Apple News

Apple Bows To Swift, Will Now Pay Artists During Free Trials

Share on Facebook
Tweet about this on TwitterShare on Google+Share on StumbleUponShare on LinkedInPin on PinterestShare on Reddit

Apple Inc has paid heed to Taylor Swift’s short, but harsh-worded note on musicians not being paid for the 3-month trial period of its much-hyped Apple Beats platform. Agreeing to pay musicians for the 3-month free trial, the confirmation was posted by Eddy Cue, Apple’s Senior VP of Internet Software and Services, on his Twitter account.

The company will be paying artists on a per-stream basis, though the exact figure is still unknown.

The policy reversal comes right on the heels of Taylor Swift’s blog post criticising Apple Music revenue-sharing terms, arguing that indie artists would suffer under the plan. She had withdrawn her hugely successful 1989 album to be streamed on Apple Beats in a direct protest against the policy.

I say to Apple with all due respect, it’s not too late to change this policy and change the minds of those in the music industry who will be deeply and gravely affected by this,

said Swift

The Cupertino-giant had earlier, during WWDC 2015, stated that 71.5% of revenue from Apple Music was to be shared with music labels, and no royalties would be provided during the trial period. However, that policy seems to be defunct, looking at how swift responded.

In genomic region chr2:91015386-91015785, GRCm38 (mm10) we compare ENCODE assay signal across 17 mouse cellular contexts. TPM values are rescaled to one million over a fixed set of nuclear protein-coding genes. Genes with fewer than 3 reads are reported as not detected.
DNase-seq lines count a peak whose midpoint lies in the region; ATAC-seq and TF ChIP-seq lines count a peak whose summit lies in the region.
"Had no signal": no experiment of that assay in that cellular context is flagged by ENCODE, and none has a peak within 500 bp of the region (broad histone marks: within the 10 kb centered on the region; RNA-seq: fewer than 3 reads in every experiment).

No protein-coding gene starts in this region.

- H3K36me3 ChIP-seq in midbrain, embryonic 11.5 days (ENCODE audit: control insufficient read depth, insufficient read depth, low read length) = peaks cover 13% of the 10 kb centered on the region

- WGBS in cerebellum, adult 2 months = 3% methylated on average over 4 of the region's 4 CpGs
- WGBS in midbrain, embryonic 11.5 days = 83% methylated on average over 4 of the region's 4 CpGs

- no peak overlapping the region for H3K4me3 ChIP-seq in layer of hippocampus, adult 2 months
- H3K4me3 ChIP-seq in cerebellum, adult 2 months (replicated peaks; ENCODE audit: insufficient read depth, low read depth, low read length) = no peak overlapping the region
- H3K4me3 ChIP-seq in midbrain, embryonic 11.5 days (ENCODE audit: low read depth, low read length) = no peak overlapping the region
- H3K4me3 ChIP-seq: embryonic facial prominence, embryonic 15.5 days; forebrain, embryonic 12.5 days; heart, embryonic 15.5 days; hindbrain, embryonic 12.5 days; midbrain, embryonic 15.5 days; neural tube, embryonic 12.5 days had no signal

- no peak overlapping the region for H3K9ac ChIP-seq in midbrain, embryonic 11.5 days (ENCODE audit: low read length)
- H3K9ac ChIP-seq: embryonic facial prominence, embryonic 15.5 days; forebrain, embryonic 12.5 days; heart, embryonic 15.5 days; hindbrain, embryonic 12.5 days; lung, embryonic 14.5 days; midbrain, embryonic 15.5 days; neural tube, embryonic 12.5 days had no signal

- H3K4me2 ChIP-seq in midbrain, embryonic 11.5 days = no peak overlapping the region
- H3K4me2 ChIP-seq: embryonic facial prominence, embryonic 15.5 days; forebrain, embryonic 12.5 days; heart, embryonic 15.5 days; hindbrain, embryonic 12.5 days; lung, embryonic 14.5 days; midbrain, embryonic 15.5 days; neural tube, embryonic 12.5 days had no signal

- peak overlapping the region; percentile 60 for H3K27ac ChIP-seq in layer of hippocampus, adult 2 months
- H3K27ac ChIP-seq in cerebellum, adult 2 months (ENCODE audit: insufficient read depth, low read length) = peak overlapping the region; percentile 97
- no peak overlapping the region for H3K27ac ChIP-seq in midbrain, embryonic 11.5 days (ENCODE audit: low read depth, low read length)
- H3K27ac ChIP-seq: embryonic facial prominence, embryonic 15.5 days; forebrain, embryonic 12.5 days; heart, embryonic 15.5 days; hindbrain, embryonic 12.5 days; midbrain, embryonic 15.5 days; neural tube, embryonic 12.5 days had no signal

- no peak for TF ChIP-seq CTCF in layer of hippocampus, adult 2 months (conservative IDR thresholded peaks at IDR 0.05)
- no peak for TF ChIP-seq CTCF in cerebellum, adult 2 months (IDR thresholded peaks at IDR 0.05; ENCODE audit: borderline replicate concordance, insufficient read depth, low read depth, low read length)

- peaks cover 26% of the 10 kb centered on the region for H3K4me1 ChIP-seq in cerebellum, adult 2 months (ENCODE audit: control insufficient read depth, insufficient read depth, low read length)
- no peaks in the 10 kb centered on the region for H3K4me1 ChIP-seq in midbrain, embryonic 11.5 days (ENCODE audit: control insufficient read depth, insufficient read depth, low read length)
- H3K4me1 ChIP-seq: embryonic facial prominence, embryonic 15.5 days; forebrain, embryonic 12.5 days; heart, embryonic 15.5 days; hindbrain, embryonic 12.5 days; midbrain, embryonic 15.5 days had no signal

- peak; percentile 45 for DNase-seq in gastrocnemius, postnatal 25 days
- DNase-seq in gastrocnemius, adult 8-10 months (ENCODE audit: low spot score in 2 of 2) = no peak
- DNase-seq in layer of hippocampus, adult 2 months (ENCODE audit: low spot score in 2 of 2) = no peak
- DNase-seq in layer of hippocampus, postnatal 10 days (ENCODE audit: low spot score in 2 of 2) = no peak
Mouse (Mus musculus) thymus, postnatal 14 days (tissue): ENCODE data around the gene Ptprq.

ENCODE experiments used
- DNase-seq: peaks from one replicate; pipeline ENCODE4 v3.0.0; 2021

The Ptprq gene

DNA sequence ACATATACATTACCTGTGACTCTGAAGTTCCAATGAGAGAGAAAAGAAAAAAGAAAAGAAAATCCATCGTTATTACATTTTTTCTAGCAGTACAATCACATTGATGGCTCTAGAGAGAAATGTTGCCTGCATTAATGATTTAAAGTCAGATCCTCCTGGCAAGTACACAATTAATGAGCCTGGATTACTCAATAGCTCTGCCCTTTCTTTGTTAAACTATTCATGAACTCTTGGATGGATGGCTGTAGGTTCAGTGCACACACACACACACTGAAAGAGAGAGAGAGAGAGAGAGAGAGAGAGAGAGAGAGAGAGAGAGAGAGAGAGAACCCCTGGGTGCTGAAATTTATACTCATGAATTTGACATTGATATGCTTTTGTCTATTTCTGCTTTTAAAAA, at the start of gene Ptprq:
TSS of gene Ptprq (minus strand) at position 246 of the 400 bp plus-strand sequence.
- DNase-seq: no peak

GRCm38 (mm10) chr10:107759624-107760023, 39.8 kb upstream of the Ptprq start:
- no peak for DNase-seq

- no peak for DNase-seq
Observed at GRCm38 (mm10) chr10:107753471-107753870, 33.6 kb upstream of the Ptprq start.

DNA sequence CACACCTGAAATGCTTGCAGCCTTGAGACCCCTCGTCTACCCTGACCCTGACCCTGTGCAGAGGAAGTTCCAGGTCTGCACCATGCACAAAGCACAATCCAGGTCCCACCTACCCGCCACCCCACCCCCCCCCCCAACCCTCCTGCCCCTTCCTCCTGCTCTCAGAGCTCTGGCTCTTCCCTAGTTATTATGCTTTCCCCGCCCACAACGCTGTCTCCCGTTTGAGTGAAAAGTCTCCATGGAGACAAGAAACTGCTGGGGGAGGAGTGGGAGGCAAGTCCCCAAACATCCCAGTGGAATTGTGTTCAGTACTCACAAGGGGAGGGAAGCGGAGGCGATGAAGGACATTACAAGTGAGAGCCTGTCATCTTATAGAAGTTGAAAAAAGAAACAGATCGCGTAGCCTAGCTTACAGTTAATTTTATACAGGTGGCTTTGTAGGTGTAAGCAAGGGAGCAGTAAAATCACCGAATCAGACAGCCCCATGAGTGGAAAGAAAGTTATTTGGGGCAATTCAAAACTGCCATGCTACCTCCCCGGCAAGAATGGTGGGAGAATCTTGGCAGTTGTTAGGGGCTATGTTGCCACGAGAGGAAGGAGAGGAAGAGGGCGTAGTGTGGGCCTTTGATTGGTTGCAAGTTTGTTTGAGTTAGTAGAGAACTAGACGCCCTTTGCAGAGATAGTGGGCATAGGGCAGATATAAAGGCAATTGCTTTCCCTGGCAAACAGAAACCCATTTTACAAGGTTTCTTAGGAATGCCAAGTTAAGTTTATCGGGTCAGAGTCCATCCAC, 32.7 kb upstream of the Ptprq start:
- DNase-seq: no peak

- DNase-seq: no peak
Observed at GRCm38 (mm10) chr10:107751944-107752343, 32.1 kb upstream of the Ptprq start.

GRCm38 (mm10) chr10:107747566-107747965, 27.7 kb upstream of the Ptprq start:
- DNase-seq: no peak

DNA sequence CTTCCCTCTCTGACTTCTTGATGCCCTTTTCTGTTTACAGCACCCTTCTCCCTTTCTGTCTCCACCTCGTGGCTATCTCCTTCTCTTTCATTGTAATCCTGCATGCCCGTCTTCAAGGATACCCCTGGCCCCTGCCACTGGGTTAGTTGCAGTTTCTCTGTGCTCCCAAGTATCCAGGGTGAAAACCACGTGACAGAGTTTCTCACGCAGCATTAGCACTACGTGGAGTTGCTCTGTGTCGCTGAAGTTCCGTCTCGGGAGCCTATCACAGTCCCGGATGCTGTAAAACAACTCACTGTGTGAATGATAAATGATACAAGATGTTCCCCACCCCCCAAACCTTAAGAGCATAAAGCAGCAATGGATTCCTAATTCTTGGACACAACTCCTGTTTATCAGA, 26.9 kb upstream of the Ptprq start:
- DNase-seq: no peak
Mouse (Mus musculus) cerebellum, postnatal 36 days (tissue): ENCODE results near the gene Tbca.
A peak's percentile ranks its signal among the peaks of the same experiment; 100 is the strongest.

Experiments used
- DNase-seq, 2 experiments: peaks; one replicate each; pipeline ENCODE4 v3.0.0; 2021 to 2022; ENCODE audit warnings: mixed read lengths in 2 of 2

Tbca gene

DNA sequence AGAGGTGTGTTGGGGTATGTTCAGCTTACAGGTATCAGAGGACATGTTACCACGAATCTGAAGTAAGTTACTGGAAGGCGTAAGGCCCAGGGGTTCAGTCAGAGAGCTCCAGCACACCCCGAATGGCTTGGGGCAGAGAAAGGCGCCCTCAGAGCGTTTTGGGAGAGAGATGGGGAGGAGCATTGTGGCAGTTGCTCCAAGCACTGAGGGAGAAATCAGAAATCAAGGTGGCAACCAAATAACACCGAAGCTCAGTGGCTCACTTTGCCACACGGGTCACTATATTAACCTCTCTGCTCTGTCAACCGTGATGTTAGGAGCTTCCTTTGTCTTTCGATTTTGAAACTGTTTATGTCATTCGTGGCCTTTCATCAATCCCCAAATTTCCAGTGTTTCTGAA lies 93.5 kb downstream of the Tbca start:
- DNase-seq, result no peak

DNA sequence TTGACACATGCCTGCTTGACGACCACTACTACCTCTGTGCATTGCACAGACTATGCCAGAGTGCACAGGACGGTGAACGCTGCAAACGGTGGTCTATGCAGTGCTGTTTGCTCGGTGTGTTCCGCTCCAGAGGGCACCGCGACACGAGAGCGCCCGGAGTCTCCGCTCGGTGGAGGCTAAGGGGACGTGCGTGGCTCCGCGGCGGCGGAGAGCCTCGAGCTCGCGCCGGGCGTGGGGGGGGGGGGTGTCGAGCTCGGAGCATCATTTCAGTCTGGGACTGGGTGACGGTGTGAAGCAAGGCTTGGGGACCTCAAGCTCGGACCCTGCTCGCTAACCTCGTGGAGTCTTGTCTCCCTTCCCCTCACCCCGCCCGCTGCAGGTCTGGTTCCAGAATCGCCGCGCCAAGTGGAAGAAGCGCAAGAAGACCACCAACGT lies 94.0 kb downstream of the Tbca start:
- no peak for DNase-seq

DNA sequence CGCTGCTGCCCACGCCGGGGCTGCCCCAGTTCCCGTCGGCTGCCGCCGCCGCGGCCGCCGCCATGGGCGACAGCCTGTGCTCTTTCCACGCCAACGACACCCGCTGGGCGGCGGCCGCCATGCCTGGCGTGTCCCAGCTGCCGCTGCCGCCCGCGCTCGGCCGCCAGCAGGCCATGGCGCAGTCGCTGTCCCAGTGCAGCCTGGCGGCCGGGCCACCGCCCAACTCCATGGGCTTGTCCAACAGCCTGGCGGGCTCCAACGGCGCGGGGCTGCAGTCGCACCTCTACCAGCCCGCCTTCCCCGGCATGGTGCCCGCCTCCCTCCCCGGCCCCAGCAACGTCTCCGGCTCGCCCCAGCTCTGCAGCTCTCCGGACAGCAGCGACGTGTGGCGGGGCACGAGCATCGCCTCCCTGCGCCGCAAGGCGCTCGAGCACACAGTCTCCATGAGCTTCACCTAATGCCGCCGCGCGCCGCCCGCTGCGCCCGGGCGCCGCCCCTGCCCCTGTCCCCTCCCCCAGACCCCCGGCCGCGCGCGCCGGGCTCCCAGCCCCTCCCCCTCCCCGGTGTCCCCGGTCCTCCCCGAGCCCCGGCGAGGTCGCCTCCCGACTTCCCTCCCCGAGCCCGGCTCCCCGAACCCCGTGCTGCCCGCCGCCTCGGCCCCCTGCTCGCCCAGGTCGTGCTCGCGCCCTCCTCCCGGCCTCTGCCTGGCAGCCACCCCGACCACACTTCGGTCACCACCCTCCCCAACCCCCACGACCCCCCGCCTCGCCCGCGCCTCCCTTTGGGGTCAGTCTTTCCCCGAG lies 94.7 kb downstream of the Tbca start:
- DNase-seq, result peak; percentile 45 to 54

Apple Music will launch on June 30 as part of an upcoming iOS 8.4 update. After the service’s free three-month trial it will cost $9.99 per month for individuals and $14.99 a month for families up to 6.

Taylor Swift, post Apple’s bowing to her, sportingly took to Twitter to thank Apple and of course, her supporters.

I am elated and relieved. Thank you for your words of support today. They listened to us.

She still hasn’t confirmed whether ‘1989’ would be available for Apple Beats users though.

This could’ve been Apple’s idea all along, but the heat is definitely off Apple for now. Apple’s royalty payments are already higher than competitor Spotify’s. It’s a win-win situation for both the musicians and consumers alike.


[email protected]

Add Comment

Click here to post a comment

Your email address will not be published. Required fields are marked *